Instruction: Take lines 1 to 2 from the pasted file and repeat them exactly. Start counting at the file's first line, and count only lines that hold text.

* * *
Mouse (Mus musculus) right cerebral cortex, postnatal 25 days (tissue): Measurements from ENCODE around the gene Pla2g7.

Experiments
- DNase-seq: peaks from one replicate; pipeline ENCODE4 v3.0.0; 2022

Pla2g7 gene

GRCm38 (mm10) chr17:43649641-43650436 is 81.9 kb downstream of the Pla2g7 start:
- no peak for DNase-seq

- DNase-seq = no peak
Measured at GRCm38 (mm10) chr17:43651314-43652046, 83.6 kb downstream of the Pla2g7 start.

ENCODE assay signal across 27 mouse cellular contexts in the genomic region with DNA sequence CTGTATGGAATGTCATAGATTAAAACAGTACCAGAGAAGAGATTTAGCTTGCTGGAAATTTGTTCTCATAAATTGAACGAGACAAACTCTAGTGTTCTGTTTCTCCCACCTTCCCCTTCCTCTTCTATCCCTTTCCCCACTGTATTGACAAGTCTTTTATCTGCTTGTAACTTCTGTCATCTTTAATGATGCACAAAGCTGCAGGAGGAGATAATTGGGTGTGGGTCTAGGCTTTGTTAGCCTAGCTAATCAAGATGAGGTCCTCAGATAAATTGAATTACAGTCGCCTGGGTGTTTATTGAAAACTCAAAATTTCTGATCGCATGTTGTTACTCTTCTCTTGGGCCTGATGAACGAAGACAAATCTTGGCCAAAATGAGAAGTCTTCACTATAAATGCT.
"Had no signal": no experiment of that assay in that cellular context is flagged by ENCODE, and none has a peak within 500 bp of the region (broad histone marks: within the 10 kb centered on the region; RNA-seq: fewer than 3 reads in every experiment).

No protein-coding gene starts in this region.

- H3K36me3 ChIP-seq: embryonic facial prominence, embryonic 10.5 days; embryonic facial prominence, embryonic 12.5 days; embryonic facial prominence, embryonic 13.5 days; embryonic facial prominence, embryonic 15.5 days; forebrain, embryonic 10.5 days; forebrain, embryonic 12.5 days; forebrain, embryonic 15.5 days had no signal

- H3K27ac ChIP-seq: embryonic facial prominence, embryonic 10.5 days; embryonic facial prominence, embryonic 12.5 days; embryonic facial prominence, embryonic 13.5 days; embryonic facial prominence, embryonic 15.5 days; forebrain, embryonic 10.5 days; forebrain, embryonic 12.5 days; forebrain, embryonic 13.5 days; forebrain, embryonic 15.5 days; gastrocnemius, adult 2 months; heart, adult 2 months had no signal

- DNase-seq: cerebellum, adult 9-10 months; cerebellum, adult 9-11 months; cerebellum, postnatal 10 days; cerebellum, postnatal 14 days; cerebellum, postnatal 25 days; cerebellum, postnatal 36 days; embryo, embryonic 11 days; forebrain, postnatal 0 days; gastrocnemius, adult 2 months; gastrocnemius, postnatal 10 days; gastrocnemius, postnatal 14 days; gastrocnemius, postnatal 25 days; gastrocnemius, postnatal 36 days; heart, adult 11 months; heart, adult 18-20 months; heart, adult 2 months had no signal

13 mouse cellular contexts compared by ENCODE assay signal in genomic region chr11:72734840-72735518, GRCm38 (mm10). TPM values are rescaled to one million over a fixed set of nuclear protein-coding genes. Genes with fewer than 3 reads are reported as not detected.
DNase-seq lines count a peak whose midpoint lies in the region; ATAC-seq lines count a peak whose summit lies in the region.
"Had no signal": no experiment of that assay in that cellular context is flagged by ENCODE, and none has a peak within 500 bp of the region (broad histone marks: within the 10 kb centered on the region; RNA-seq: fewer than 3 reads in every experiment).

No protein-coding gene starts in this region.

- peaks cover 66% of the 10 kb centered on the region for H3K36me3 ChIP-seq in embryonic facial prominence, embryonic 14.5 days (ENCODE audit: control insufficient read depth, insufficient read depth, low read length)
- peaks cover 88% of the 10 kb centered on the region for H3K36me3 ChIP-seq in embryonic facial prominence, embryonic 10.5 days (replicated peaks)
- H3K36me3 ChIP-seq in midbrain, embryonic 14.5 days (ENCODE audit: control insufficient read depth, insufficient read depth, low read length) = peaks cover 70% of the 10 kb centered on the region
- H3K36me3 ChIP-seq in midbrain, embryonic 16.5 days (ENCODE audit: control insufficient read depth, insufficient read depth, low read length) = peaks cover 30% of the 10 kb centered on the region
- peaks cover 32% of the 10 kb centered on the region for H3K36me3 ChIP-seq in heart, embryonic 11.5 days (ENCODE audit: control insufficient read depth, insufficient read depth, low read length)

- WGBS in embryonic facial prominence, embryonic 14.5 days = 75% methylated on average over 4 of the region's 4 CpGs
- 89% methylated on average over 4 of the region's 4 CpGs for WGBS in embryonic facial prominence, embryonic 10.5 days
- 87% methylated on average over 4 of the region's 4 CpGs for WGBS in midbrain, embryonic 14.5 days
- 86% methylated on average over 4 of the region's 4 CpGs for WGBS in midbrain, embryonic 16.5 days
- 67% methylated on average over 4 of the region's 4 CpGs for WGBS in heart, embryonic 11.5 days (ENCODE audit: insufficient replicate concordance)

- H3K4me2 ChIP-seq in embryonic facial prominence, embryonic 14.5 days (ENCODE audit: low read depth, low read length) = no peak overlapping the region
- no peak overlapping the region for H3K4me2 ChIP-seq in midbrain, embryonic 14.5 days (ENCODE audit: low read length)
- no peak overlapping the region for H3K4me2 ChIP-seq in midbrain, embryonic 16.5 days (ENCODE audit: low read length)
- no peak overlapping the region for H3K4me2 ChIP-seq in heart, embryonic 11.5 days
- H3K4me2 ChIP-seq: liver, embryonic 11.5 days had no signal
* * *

Mouse (Mus musculus) right cerebral cortex, postnatal 25 days (tissue): Measurements from ENCODE around the gene Pla2g7.

Experiments